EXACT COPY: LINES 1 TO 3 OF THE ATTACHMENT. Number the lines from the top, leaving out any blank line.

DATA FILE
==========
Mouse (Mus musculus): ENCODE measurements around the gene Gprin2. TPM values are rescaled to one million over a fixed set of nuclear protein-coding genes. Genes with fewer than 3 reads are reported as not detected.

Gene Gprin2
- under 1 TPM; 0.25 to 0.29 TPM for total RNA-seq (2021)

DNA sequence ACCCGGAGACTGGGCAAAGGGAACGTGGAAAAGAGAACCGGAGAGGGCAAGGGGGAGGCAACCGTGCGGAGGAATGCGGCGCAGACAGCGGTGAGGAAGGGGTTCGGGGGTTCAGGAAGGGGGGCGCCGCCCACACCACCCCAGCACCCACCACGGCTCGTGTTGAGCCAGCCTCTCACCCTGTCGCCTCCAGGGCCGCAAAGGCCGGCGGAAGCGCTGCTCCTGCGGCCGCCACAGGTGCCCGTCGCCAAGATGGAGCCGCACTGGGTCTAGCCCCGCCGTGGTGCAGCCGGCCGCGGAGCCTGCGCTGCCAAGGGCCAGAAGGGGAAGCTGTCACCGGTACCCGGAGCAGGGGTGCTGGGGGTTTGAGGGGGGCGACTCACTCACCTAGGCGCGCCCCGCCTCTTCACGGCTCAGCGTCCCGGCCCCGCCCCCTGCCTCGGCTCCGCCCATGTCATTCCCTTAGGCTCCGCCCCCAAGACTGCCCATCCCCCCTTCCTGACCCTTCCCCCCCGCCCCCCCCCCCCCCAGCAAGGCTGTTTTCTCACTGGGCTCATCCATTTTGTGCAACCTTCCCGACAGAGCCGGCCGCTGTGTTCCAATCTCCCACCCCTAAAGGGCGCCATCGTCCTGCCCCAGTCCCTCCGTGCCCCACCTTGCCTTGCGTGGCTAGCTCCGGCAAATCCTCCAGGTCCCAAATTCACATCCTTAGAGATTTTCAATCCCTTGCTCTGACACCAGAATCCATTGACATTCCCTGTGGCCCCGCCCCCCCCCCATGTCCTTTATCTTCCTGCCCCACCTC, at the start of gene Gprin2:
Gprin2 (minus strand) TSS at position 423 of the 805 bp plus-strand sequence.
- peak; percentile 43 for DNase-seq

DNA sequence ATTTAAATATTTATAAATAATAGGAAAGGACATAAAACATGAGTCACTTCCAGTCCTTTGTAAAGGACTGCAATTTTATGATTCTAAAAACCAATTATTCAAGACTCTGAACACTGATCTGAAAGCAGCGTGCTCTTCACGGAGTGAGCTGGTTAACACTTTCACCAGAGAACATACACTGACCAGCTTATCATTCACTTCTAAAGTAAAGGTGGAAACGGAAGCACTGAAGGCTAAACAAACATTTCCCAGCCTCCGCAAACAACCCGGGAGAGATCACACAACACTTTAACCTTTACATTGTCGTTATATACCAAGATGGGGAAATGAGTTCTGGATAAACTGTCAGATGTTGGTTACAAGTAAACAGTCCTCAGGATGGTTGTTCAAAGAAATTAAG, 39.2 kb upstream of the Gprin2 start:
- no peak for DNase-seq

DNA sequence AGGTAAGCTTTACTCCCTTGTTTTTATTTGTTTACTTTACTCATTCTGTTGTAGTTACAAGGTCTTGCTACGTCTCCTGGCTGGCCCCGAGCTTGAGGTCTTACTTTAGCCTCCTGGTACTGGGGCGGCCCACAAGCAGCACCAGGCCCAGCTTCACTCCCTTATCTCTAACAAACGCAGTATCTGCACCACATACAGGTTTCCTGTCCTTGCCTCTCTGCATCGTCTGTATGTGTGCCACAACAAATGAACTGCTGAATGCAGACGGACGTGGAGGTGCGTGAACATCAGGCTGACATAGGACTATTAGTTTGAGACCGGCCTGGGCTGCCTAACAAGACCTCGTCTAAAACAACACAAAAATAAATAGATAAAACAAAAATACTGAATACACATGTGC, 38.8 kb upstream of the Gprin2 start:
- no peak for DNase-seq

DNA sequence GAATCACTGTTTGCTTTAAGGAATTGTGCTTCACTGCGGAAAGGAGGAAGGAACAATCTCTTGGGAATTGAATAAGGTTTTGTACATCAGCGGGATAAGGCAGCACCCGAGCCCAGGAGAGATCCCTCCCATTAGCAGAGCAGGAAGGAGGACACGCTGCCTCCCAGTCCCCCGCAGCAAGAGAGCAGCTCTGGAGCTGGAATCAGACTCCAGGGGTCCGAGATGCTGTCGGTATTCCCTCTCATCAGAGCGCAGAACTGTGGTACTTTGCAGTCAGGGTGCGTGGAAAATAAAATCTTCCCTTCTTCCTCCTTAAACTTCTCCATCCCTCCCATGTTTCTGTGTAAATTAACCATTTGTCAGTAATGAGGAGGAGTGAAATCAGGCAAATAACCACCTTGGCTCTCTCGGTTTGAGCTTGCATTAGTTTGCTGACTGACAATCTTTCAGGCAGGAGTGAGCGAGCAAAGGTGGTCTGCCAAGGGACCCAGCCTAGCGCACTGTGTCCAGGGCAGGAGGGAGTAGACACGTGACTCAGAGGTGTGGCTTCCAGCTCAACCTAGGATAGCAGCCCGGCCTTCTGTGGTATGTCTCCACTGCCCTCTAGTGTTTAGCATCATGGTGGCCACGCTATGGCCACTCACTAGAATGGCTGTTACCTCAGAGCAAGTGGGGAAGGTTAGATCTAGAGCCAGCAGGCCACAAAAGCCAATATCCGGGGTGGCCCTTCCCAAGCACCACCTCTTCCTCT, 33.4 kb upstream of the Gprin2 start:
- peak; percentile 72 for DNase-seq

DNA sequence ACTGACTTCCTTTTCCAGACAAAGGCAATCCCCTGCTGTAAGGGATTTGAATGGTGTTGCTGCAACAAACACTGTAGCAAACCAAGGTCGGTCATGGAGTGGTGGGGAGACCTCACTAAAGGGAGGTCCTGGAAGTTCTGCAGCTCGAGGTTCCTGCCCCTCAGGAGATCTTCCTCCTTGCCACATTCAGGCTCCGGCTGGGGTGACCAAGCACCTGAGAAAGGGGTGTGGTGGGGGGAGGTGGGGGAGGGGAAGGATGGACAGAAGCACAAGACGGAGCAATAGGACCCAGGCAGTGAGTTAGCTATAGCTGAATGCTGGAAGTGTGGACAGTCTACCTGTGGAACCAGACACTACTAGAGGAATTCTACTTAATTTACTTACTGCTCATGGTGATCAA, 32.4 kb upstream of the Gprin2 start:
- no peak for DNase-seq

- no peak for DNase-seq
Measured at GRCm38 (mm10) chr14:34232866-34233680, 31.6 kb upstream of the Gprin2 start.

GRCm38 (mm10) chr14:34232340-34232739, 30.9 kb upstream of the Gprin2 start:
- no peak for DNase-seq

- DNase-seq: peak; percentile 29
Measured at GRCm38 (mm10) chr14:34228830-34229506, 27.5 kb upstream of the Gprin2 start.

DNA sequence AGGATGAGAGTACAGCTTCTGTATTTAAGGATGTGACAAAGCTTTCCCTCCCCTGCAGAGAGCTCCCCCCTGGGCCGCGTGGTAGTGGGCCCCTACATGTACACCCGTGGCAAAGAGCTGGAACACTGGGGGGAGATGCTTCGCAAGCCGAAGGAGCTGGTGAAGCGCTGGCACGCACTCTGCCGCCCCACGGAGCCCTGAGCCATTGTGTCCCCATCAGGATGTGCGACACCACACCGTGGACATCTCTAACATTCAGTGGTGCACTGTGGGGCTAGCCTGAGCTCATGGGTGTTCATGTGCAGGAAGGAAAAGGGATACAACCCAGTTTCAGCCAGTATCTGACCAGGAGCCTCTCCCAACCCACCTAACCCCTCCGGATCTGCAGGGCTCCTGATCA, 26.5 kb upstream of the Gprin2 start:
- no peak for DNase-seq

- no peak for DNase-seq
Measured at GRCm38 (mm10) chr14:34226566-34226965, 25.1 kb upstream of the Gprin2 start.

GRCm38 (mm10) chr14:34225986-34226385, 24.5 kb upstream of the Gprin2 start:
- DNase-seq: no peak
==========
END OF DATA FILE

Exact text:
Mouse (Mus musculus): ENCODE measurements around the gene Gprin2. TPM values are rescaled to one million over a fixed set of nuclear protein-coding genes. Genes with fewer than 3 reads are reported as not detected.

Gene Gprin2
- under 1 TPM; 0.25 to 0.29 TPM for total RNA-seq (2021)